"We are witnessing the death of one public story and the birth of another story, and no part of society can be immune from such a transformation. We have outgrown the narrative that used to contain our lives and provide meaning, because it is too narrow and we have matured. We no longer want life to revolve around the rational mind or ego and its wishes and desires... We desperately require a larger story, one which allows us to shed the illusions of the separate ego and join together in celebration of our spiritual unity."

A host of social commentators, some religious, some secular, have since Sept. 11 joined David Tacey and argued that we're now entering a "para secular or post-secular era", that there is a new place for religious discussion in the public domain.

Have you heard this in your conversations? What does this sound like where you're at? How could The Salvation Army enter into this new public discussion? Where are the possibilities? Are there dangers?


Wednesday, April 14, 2010

practising values

Last weekend (April 10-11) a number of New Zealanders undertook a 36 hour 100 km walk around Lake Taupo. They put up with blisters and cold for the long term focus on raising funds to support Oxfam NZ’s “humanitarian, development and advocacy work to lift some of the world’s poorest people out of poverty” (Oxfam NZ, 2010). As a contrast with “greed is good”, “it’s all about me” and “I want it now”, the goal was to put up with short term pain, discomfort, and tiredness to fundraise to help the poor. These walks have taken place since 2006 and New Zealanders are continuing to support this cause. This year there were 350 teams taking part (about 1500 participants). This is part of an international fundraising effort that has raised more than $70 million internationally. (See http://www.oxfam.org.nz/oxfam_trailwalker/default.asp?s1=About%20Trailwalker)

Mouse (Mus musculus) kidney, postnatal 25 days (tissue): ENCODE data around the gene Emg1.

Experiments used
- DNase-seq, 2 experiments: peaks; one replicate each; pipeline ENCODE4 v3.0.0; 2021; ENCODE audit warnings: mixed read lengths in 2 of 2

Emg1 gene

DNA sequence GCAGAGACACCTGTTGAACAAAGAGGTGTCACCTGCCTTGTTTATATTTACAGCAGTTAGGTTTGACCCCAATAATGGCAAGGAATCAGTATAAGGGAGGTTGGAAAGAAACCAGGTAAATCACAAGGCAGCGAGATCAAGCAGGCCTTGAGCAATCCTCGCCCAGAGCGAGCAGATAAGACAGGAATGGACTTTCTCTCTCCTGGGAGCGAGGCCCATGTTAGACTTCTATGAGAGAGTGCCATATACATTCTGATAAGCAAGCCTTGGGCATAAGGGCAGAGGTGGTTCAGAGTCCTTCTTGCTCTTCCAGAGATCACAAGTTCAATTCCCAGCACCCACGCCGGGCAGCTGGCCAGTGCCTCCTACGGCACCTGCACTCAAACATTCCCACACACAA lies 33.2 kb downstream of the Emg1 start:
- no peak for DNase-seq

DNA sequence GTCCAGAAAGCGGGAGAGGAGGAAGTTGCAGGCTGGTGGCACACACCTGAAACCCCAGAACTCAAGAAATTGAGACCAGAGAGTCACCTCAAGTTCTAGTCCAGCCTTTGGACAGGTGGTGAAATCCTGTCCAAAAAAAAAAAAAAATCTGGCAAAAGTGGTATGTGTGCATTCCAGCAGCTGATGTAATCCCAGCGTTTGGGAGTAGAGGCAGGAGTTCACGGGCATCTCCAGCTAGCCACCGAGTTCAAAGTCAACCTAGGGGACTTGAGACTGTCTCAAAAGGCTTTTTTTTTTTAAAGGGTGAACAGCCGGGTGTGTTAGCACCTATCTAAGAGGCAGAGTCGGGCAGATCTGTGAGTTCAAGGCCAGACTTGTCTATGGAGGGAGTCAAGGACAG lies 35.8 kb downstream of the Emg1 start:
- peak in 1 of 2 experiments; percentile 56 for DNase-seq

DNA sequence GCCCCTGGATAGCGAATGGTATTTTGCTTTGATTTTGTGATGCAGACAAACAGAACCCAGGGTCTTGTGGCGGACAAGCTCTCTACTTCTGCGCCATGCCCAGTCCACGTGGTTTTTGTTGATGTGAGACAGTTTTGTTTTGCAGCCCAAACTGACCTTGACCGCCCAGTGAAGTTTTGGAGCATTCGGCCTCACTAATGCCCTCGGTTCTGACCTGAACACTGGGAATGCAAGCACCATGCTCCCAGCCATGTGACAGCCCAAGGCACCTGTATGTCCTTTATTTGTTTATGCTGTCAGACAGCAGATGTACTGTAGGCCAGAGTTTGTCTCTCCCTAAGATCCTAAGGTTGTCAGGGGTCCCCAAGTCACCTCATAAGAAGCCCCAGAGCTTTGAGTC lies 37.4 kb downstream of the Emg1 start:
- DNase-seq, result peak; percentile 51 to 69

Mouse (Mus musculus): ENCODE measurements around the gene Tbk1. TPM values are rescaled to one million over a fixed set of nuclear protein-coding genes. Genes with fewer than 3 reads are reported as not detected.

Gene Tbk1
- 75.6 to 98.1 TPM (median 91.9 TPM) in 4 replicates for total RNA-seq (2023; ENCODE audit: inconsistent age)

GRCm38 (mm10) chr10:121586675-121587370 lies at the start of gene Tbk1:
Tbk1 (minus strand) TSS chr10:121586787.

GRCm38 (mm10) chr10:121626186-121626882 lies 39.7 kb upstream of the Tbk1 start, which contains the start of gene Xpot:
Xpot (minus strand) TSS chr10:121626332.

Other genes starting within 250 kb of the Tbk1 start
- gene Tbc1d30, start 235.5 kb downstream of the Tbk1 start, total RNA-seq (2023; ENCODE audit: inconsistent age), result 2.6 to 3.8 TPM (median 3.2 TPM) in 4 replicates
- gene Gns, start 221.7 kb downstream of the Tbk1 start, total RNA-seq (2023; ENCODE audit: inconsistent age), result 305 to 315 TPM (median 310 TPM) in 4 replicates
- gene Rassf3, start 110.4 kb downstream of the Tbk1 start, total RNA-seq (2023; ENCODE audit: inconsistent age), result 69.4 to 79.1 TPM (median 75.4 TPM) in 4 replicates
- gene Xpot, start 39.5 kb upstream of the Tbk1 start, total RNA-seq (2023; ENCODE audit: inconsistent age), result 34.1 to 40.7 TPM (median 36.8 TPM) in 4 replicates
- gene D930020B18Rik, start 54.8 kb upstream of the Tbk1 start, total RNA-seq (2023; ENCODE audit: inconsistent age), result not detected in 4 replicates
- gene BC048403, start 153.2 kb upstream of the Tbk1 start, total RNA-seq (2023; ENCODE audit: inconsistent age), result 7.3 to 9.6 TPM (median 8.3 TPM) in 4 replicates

There are all kinds of social justice activities in New Zealand that give us the chance to practise positive values by contributing to global needs. Another is Oxfam’s Biggest Coffee Break May 1 – 16 to raise awareness of Fair Trade. (See http://www.oxfam.org.nz/index.asp?s1=what%20we%20do&s2=issues%20we%20work%20on&s3=fair%20trade&s4=coffee%20break )

Friday, April 9, 2010

Capitalism vs. Grace

Here's just a few random thoughts after our focus on Jim Wallis...

Our whole western society seems to be built around the idea that humanity is self-centered and independent.

Our science says "Survival of the fittest."
Our advertising says "You only get out what you put in."
Our religion says "What you reap is what you sow."

We operate out of our idea of 'justice' - that a person gets what they deserve, whether that be through good actions that leads to reward or through bad actions that lead to punishment. We're responsible for our own skins. Individualism.

So our identity was in what we produced (what we do), and now is more in what we consume (our rewards for what we do). At a party, we ask "What do you do?" and "Have you seen that movie/read that book/been to that place?". That is how we identify ourselves. Do we have inherent worth?

Church plays this game as much as anyone. Religion is about individual performance ("Am I sinning?") and consumption (entertainment-driven church services and youth groups etc.). We are plagued by guilt and fear over whether we're "good enough" to have God's forgiveness...

We are too self-obsessed.

So what is grace? What does it look like in our society?

Wednesday, April 7, 2010

Business as usual?

The economic crisis is for Jim Wallis a learning opportunity. What have you learned? Do you think things will change or will it simply be the same old same?